As a result, instead of deciding the case, the court announced in June that it would convene a special session to consider specifically whether it should reverse McConnell and another ruling from 1990, Austin v. Michigan Chamber of Commerce, which upheld a state’s right to limit direct corporate spending in elections. And the cases all build upon a long history of case law defining corporations and their role.

“This line of cases goes back to 1907,” says Monica Youn, a lawyer and specialist in campaign finance reform at the Brennan Center for Justice at New York University Law School, which submitted an amicus brief in the case. “Since 1907 the United States has recognized that corporations have certain rights, but they’re not citizens, they don’t vote, so those rights can be limited.”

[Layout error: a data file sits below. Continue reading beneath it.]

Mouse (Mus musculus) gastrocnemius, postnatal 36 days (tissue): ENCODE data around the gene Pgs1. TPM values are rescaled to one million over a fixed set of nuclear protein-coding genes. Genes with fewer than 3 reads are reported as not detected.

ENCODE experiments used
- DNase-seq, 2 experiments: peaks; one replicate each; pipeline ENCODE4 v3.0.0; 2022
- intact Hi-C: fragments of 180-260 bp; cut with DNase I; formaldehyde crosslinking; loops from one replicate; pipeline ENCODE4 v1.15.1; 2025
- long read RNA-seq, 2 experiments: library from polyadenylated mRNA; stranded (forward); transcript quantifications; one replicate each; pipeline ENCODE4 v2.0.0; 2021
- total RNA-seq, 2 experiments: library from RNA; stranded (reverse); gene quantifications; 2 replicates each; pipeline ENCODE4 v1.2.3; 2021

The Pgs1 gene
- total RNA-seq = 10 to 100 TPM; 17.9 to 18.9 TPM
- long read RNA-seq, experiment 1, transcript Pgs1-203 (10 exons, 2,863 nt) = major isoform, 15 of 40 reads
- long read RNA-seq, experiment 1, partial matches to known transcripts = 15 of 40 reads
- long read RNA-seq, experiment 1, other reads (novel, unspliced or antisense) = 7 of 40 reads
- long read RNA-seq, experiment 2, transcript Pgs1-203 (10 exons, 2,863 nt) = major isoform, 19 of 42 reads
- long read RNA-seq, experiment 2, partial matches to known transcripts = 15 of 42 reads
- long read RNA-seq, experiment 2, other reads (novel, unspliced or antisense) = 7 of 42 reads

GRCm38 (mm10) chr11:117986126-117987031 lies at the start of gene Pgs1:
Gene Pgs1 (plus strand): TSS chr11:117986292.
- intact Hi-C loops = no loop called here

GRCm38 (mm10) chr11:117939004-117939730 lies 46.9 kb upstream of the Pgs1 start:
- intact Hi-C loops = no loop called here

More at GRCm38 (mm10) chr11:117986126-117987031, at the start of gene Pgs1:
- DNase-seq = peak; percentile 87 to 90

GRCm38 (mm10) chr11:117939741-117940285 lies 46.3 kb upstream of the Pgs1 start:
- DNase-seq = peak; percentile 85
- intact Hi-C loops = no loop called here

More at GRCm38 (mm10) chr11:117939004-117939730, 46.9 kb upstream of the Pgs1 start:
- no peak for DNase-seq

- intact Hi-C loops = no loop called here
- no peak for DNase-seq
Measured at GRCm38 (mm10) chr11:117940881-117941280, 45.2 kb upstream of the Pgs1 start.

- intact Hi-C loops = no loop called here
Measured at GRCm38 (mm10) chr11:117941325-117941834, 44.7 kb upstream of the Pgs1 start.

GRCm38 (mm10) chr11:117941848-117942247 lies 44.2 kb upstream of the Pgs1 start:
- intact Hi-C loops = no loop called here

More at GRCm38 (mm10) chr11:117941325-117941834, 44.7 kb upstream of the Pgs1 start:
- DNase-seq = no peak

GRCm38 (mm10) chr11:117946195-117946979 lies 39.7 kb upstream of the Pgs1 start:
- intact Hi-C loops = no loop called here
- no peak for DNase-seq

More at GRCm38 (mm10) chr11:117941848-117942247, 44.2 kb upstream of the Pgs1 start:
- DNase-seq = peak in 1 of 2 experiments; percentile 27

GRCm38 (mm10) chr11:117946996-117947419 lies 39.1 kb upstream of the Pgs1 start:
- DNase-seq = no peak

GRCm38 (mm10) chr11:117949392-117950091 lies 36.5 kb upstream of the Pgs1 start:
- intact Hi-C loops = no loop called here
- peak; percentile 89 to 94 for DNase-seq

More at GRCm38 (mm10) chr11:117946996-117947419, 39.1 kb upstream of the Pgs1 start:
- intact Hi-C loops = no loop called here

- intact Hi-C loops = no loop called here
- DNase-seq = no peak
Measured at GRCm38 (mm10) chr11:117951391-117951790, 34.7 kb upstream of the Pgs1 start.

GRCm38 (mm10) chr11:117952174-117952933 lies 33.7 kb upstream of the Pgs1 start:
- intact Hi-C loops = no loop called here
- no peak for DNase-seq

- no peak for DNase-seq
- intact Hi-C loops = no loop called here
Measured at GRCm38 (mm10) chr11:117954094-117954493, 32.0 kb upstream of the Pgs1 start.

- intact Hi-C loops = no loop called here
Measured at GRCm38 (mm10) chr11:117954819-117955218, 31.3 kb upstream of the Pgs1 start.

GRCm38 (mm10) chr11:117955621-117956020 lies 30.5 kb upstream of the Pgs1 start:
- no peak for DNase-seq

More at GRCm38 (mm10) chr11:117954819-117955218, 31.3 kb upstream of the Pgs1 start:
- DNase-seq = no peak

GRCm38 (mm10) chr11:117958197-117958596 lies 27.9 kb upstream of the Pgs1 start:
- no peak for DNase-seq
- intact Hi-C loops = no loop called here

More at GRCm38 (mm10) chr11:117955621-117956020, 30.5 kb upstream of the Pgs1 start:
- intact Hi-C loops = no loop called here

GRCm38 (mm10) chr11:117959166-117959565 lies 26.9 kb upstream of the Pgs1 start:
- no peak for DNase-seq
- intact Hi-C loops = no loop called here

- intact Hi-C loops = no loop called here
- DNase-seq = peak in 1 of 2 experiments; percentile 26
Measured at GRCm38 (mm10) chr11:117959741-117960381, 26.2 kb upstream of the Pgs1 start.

The right at issue is the First Amendment right of free speech. Conservatives who oppose campaign finance regulation argue that corporations have the same right to free speech – and to political speech – as anybody else does.

The federal government, which is defending the regulation, hasn’t exactly helped matters. At the first oral argument of this case in March, the government’s lawyer, responding to a question from Justice Alito, suggested that, following the same principles, Congress could ban corporate funding of a book favoring a particular candidate. (McCain-Feingold doesn’t apply to books, newspapers or the Internet. The Washington Independent has signed onto an amicus brief submitted by the Brennan Center clarifying that the campaign restrictions at issue in this case do not restrict Web publications.) “That’s pretty incredible,” Alito replied.

Conservatives have since pounced on the idea to argue that supporters of campaign finance would support government book banning.